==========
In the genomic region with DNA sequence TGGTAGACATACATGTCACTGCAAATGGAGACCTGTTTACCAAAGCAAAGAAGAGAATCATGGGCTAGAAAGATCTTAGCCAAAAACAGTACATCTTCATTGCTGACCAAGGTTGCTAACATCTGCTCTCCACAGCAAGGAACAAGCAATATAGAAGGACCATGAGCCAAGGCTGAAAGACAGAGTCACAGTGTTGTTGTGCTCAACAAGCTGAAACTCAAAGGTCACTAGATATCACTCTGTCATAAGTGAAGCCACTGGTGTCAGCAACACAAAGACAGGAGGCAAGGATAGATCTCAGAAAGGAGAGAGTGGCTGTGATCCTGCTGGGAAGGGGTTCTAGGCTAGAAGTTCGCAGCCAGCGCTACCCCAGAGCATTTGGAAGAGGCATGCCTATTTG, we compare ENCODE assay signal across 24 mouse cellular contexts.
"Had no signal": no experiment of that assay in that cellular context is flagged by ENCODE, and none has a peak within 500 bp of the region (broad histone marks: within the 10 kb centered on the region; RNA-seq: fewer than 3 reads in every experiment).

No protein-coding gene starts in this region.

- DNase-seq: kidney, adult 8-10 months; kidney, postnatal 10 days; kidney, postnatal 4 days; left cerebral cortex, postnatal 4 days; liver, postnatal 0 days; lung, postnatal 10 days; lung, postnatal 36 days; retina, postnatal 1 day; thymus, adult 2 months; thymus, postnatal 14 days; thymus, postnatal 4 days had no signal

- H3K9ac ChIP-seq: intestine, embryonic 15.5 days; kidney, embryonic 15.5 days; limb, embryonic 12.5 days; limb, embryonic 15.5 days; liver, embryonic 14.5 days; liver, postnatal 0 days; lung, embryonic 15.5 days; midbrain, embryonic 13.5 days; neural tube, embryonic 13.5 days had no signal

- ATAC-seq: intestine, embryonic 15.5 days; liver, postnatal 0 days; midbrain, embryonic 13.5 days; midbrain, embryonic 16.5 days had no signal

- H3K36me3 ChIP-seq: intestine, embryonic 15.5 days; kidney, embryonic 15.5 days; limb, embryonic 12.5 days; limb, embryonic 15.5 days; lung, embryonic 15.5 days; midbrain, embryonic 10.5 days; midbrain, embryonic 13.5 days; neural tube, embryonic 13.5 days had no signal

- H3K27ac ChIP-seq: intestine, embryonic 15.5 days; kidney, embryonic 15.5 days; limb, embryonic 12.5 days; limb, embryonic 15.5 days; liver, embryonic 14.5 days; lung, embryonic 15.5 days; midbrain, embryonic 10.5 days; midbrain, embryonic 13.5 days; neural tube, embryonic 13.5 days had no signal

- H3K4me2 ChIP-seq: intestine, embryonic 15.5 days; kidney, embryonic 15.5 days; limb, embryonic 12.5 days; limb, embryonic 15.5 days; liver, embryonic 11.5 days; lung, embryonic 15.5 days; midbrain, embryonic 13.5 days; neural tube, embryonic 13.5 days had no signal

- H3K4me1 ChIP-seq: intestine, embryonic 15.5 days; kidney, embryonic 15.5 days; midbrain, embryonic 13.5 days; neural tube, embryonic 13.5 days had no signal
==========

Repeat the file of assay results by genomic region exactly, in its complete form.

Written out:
In the genomic region with DNA sequence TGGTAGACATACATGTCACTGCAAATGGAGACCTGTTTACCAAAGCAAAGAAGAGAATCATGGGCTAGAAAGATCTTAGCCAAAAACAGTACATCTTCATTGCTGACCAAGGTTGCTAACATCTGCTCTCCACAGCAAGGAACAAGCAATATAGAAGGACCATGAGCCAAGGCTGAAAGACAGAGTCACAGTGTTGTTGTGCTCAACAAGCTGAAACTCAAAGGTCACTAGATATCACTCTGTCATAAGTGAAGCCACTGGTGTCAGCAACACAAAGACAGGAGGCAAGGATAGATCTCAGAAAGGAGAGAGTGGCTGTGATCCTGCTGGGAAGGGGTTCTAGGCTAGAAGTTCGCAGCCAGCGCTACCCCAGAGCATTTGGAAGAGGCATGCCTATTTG, we compare ENCODE assay signal across 24 mouse cellular contexts.
"Had no signal": no experiment of that assay in that cellular context is flagged by ENCODE, and none has a peak within 500 bp of the region (broad histone marks: within the 10 kb centered on the region; RNA-seq: fewer than 3 reads in every experiment).

No protein-coding gene starts in this region.

- DNase-seq: kidney, adult 8-10 months; kidney, postnatal 10 days; kidney, postnatal 4 days; left cerebral cortex, postnatal 4 days; liver, postnatal 0 days; lung, postnatal 10 days; lung, postnatal 36 days; retina, postnatal 1 day; thymus, adult 2 months; thymus, postnatal 14 days; thymus, postnatal 4 days had no signal

- H3K9ac ChIP-seq: intestine, embryonic 15.5 days; kidney, embryonic 15.5 days; limb, embryonic 12.5 days; limb, embryonic 15.5 days; liver, embryonic 14.5 days; liver, postnatal 0 days; lung, embryonic 15.5 days; midbrain, embryonic 13.5 days; neural tube, embryonic 13.5 days had no signal

- ATAC-seq: intestine, embryonic 15.5 days; liver, postnatal 0 days; midbrain, embryonic 13.5 days; midbrain, embryonic 16.5 days had no signal

- H3K36me3 ChIP-seq: intestine, embryonic 15.5 days; kidney, embryonic 15.5 days; limb, embryonic 12.5 days; limb, embryonic 15.5 days; lung, embryonic 15.5 days; midbrain, embryonic 10.5 days; midbrain, embryonic 13.5 days; neural tube, embryonic 13.5 days had no signal

- H3K27ac ChIP-seq: intestine, embryonic 15.5 days; kidney, embryonic 15.5 days; limb, embryonic 12.5 days; limb, embryonic 15.5 days; liver, embryonic 14.5 days; lung, embryonic 15.5 days; midbrain, embryonic 10.5 days; midbrain, embryonic 13.5 days; neural tube, embryonic 13.5 days had no signal

- H3K4me2 ChIP-seq: intestine, embryonic 15.5 days; kidney, embryonic 15.5 days; limb, embryonic 12.5 days; limb, embryonic 15.5 days; liver, embryonic 11.5 days; lung, embryonic 15.5 days; midbrain, embryonic 13.5 days; neural tube, embryonic 13.5 days had no signal

- H3K4me1 ChIP-seq: intestine, embryonic 15.5 days; kidney, embryonic 15.5 days; midbrain, embryonic 13.5 days; neural tube, embryonic 13.5 days had no signal